Writing alerts

🕒 2 min read

Good copy is an essential part of good UX, and the copy in alert messages is the hardest to get right. Errors? Forget about it, just say what went wrong. Successes? Piece of cake. Alerts? They need to inform, enlighten, and educate the user, tersely, and often need some kind of feedback or input in return.

So it's easy to get it wrong. Consider the worst offender I've ever come across:

Revocation information for the security certificate for this site is not available. Do you want to proceed?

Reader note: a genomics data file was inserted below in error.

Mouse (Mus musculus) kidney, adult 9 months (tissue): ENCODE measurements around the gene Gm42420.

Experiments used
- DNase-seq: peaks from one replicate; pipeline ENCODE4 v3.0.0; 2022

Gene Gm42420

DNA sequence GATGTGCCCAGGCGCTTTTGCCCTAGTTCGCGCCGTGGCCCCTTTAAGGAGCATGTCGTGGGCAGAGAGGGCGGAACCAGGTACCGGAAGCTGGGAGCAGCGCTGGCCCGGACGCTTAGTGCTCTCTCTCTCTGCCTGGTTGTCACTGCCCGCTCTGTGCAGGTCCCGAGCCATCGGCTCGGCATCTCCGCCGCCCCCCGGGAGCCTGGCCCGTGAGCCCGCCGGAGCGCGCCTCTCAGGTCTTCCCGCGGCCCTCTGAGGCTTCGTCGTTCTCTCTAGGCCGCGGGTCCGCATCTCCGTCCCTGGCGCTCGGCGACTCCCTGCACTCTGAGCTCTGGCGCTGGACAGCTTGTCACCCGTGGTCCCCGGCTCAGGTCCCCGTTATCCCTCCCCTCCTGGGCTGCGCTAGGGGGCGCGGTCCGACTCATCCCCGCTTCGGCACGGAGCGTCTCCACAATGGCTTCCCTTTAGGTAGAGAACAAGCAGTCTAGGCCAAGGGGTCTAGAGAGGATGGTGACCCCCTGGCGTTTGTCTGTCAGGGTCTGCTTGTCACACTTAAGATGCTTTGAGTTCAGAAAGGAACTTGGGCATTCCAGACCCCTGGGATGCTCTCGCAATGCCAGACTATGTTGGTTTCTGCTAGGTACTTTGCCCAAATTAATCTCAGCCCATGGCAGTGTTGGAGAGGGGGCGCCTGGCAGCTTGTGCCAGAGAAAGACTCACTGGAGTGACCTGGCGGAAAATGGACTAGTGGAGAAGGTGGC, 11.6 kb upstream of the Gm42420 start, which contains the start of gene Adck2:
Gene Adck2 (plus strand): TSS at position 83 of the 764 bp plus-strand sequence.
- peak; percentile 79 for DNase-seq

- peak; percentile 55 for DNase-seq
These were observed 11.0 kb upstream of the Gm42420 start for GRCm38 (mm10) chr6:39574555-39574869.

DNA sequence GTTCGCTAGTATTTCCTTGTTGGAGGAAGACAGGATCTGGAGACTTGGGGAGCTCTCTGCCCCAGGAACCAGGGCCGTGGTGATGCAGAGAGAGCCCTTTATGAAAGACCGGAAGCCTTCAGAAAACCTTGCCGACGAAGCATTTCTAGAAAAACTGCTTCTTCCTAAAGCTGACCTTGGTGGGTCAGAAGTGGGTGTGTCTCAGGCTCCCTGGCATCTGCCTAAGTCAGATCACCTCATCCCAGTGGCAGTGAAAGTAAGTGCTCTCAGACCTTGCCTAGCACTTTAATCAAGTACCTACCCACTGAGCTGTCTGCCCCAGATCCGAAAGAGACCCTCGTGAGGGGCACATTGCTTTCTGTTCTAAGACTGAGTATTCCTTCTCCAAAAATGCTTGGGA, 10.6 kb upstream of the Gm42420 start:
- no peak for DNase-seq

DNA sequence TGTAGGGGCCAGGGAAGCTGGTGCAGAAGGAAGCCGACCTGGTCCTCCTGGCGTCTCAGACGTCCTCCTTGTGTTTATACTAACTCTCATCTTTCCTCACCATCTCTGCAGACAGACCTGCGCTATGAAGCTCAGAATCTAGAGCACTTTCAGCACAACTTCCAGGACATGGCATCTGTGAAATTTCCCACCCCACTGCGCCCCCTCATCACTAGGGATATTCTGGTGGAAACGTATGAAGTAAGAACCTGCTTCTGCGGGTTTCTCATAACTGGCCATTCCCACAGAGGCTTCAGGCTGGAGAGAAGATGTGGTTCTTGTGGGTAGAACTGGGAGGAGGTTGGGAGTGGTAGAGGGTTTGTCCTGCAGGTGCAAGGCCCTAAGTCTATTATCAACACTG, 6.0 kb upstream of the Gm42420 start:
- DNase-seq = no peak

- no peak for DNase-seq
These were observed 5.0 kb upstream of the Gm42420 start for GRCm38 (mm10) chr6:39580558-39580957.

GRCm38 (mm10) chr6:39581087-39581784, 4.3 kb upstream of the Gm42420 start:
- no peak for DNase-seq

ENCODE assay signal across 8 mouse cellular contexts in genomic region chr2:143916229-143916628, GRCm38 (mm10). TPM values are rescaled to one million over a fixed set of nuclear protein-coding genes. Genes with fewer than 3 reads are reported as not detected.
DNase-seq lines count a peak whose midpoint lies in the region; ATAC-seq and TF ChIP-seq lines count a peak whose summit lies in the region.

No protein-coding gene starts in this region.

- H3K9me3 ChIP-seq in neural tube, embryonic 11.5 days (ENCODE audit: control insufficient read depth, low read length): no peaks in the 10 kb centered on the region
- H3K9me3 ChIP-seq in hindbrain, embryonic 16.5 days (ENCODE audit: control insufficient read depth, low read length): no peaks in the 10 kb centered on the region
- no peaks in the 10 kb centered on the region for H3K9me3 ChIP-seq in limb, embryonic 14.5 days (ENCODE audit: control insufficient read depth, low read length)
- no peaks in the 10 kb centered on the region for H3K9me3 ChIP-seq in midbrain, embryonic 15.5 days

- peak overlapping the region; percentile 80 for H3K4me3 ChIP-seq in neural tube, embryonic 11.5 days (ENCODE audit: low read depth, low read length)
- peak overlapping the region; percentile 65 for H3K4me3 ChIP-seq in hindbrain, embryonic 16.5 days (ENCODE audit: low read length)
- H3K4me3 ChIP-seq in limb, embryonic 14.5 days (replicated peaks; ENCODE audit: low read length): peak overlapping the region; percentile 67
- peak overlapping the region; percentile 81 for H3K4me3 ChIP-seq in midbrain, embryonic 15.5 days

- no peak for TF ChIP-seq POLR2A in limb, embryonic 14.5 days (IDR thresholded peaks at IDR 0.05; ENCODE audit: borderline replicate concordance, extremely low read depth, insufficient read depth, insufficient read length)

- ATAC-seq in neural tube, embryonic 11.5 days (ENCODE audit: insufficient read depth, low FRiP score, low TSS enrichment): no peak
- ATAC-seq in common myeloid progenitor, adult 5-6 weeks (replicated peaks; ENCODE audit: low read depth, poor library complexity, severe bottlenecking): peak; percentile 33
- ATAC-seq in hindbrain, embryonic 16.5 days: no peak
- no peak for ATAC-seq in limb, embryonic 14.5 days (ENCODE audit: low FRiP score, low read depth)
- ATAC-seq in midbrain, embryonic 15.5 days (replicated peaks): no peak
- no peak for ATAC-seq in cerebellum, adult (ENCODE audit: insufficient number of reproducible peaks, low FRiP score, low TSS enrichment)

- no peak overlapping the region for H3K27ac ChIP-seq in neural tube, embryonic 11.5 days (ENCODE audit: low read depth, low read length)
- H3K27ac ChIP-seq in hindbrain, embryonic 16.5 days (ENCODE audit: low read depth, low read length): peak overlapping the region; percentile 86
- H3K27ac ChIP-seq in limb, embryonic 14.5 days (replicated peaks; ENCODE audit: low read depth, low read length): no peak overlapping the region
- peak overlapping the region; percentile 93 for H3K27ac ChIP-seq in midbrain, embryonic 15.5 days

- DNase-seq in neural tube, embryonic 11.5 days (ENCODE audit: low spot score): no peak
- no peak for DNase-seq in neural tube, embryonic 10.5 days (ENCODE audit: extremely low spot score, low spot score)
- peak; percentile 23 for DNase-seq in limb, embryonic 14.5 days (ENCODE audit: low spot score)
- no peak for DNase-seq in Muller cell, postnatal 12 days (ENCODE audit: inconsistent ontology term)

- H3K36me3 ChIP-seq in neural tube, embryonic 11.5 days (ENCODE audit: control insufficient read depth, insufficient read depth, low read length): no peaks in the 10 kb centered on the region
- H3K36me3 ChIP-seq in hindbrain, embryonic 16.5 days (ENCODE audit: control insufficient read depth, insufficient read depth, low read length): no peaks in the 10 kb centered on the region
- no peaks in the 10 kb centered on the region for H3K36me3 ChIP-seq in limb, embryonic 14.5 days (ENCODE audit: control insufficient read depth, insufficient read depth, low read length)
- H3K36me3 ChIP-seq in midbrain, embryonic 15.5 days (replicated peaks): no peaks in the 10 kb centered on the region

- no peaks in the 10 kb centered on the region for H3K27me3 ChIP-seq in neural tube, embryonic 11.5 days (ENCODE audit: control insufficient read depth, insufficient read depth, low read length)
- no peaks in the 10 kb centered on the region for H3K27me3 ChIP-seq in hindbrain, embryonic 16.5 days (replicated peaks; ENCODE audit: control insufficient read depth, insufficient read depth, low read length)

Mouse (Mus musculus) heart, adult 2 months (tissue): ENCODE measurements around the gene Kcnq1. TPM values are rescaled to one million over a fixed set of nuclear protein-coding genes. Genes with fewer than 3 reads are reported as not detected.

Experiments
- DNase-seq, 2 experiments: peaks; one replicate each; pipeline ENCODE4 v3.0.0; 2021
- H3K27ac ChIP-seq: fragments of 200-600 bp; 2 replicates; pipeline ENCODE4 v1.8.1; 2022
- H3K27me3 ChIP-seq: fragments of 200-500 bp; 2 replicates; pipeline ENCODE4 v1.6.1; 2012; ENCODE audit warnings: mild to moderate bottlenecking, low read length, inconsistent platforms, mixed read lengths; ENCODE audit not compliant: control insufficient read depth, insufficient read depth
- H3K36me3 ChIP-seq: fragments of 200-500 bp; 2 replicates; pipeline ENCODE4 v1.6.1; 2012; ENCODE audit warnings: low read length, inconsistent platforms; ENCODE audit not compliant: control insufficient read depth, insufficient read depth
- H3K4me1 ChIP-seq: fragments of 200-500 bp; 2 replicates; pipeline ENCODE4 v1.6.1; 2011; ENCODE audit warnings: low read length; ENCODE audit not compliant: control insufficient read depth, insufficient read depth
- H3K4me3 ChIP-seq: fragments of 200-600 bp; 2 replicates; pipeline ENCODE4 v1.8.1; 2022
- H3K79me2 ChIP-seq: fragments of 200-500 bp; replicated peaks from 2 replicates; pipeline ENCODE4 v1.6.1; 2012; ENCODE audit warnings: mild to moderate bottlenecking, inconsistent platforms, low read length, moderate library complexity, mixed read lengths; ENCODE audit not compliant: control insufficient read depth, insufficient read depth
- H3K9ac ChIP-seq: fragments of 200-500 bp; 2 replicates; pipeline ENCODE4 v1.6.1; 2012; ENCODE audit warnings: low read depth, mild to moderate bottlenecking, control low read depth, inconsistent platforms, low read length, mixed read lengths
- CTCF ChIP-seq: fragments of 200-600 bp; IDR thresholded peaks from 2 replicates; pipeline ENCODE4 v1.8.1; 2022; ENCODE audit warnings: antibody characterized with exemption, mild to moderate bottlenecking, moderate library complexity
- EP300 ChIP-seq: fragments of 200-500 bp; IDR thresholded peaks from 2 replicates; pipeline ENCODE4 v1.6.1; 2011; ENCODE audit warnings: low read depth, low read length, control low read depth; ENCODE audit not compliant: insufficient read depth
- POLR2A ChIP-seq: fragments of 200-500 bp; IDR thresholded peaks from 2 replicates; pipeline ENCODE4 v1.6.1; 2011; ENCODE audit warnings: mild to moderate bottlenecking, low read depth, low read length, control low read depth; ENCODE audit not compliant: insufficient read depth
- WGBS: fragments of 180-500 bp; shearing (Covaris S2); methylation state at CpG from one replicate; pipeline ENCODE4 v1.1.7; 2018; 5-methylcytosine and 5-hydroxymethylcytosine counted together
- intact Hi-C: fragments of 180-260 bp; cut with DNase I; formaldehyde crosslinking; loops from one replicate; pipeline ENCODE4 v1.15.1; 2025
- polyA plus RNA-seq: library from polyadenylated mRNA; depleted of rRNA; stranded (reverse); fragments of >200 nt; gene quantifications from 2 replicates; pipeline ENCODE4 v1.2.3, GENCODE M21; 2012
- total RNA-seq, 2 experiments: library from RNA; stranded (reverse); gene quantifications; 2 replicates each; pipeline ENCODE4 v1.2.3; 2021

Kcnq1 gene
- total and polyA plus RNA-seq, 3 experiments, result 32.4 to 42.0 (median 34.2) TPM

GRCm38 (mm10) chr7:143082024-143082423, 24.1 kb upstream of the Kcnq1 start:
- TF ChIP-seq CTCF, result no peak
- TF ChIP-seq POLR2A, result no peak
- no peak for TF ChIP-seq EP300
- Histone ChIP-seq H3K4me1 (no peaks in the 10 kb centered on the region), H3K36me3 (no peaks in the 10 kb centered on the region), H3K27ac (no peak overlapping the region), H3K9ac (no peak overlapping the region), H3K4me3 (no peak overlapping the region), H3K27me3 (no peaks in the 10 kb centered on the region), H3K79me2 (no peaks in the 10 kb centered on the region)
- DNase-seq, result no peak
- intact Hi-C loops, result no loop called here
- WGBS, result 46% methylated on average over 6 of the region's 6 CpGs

This means nothing to people. Certainly not to the average computer user, or even to power users. The message makes no attempt to explain itself. What is "revocation information", or even a "security certificate"? And "this site"? What site? Do I want to proceed? Proceed with what?

Here's a mantra for you:

Alert users of consequences.

Do not alert them of technical details. They don't care about them and they don't want to know about them.

An alternative:

"Do you want to load [site]? Its security certificate may not be valid and your data may be intercepted."

Better, but we're still throwing around "security certificate" like it's something everybody knows about.

Please let me know in the comments or on Twitter if you have any good rules of thumb for alert messages.